RE Verse reading–Mark 10:35-45; John 13:12-17; James 2:14-17 (day two) If I then, your Lord and Teacher, have washed your feet, you also ought to wash one another’s feet. For I have given you an example, that you also should do just as I have done to you.

My first HS job in Texas was at O’Connor High School here in San Antonio. The head band director and Fine Arts Chairman was Wally Dierolf. Most of you know that 5A band directors rank almost equal to 5A football coaches; it is a loft position at the school. Even though he had 400+ students and the largest program in the district, every day at lunch he would take brown paper bag and sit on the floor at the front of the “M” building to make sure no one entered the building during those lunch periods that wasn’t supposed to be there. He could have easily requested another duty, and frankly could have requested to not have one at all. He did this lunch duty so that the rest of the fine arts teachers could have a break. He worked so we could rest. He sacrificed so that we could do our jobs better.

He was a tremendous band director, but I will never forget the lessons of servant leadership that he learned from Jesus and taught to me.

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The cup of Christ

RE Verse reading–Mark 10:35-45; John 13:12-17; James 2:14-17 (day one) “You do not know what you are asking for. Are you able to drink the cup that I drink?. . .The cup that I drink you shall drink. . .but to sit at my right hand is not mine to give.” (Mark 10:38-40) When Jesus spoke of suffering, He often used the metaphor of a cup.  Contemplating the cross, He said, “Father, if you are willing, remove this CUP from me.” (Luke 22:42)  Same picture when James and John come asking for places of honor and fame.  True greatness is not found in avoidance of pain,  a privileged life above the ordinary stresses of the common man.  The true measure of a great person is to bear suffering for the good of others.  Those who follow Christ must expect difficult assignments, hard-to-drink cups.   Good to know that the Lord drank His cup before asking the same courage of us.  It was (is) the door to greatness.

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Repentance and forgiveness

RE Verse reading–Psalm 24:1-6; Ephesians 5:1-16 (day seven)  Preparing for worship today, I came across Luke 24:46-47.  “Thus it written, that the Christ would suffer and rise from the dead. . .and that repentance for forgiveness of sins would be proclaimed in His name to all the nations.”  The words of the Lord speak to my heart, remind me of His unchanging message.  Forgiveness is predicated on repentance!  For sexual sin or any other kind, repentance is the condition of God’s offered mercy.  “What strange kind of salvation do they desire who care not for holiness. . .They would be saved by Christ and yet be out of Christ in a fleshly state. . .They would have their sins forgiven, not that they may walk with God in love, in time to come, but they may practice their enmity against Him without any fear of punishment”–Walter Marshall.  I am praying for the Spirit of God to help us this morning as we seek Him together.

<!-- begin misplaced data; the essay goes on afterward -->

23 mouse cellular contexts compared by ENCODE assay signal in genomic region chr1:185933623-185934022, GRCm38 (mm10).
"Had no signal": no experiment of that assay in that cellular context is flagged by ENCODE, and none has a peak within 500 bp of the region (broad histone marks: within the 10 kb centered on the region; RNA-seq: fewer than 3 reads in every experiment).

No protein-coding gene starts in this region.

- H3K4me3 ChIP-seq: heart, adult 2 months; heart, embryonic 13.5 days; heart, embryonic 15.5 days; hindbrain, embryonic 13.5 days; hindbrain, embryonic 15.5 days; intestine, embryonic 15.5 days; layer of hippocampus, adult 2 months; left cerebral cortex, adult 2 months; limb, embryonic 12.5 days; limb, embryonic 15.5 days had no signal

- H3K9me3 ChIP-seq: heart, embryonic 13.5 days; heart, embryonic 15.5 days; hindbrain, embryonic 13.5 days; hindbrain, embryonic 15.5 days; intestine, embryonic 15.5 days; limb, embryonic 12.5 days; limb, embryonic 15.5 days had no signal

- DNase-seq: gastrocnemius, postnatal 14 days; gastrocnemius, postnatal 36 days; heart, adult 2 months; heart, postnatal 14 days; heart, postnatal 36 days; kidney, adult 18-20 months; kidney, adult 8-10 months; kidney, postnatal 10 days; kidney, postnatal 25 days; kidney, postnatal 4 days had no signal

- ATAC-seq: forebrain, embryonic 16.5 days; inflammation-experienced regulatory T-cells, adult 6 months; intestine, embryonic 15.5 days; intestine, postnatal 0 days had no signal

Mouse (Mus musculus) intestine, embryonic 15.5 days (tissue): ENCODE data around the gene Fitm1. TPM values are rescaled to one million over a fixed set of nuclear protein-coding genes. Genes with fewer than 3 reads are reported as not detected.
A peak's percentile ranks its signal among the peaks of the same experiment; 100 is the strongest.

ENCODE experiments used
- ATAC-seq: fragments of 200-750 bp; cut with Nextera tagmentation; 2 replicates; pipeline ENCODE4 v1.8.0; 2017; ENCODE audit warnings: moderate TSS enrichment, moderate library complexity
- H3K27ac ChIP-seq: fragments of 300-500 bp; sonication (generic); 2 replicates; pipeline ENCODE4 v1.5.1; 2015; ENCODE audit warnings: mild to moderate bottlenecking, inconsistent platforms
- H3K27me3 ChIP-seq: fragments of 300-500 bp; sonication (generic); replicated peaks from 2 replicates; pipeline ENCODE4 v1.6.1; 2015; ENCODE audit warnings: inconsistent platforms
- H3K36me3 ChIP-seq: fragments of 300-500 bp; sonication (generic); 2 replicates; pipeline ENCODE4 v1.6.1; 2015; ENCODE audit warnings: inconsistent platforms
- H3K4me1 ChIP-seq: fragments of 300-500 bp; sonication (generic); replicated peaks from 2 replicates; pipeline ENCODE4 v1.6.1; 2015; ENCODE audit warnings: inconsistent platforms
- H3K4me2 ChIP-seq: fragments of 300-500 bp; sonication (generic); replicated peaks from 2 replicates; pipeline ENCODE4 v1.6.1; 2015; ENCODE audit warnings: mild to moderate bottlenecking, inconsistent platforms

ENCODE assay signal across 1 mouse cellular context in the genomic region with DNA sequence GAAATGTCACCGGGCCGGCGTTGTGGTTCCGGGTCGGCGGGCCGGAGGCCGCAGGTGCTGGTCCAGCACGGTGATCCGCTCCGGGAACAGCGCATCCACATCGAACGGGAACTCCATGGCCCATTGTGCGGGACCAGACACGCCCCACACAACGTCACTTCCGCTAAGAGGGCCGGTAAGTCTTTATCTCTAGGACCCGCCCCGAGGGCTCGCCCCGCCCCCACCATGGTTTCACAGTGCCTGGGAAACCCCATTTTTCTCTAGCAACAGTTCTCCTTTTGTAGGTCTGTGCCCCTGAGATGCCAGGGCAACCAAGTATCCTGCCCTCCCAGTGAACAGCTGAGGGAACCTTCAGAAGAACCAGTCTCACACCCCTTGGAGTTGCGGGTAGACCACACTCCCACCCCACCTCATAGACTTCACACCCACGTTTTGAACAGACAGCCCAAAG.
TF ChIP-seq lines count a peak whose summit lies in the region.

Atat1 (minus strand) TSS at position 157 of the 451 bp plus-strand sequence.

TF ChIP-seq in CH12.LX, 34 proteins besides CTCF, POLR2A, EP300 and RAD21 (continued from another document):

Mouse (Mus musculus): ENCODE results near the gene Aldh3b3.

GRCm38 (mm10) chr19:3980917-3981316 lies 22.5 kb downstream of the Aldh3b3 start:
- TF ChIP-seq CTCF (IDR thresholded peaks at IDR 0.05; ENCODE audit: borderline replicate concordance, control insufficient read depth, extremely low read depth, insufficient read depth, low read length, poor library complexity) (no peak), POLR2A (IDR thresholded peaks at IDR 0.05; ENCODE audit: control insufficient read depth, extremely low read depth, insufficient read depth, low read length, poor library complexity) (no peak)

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Protecting the brand

RE Verse reading–Psalm 24:1-6; Ephesians 5:1-16 “Do not let immorality or any impurity or greed be NAMED among you.” (Ephesians 5:3)  Does Paul seem concerned with the reputation of the Ephesian church?  Do Christians have some responsibility to manage  how we are perceived?  When the subject is sin, the answer is yes.  Immorality and impurity and greed (three words describing the same subject) in the lives of individual believers it is a bad thing.  The hurtful rumor in the community that the church is tolerant of it or afraid to confront it is worse.  All of us have been baptized “in the NAME of the Father and the Son and the Holy Spirit.”  When His Name is at stake, we must act with intelligence and courage. ”But I have this against you, that you tolerate the woman Jezebel, who . . .leads people astray, so that they commit acts of immorality.”  (Revelation 2:20)  Lord, make us tender with sinners but fierce defenders of your Name.

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Re: Verse reading- Psalm 24:1-6; Ephesians 5:1-16 (day five)  Ephesians 5:1 “Therefore be imitators of God… walk in love, just as Christ ”

Spiritual Disciplines- What’s the point?  What’s the goal?  What’s the “payoff’”?  Answer…   FREEDOM

Skilled musicians, world-class athletes, expert carpenters, and well-prepared students all demonstrate the “freedom thru discipline” principle.  They have a freedom to entertain, exhibit, and excel that others do not.

What about the Freedoms in the Disciplined Christian Life?  Freedom to understand and apply Biblical Principles- by memorizing and studying Scripture.  Freedom from spiritual insensitivity- by fasting.  Freedom from self-centeredness- by service and worship.  Freedom from guilt, anger, and consequences- by practicing purity.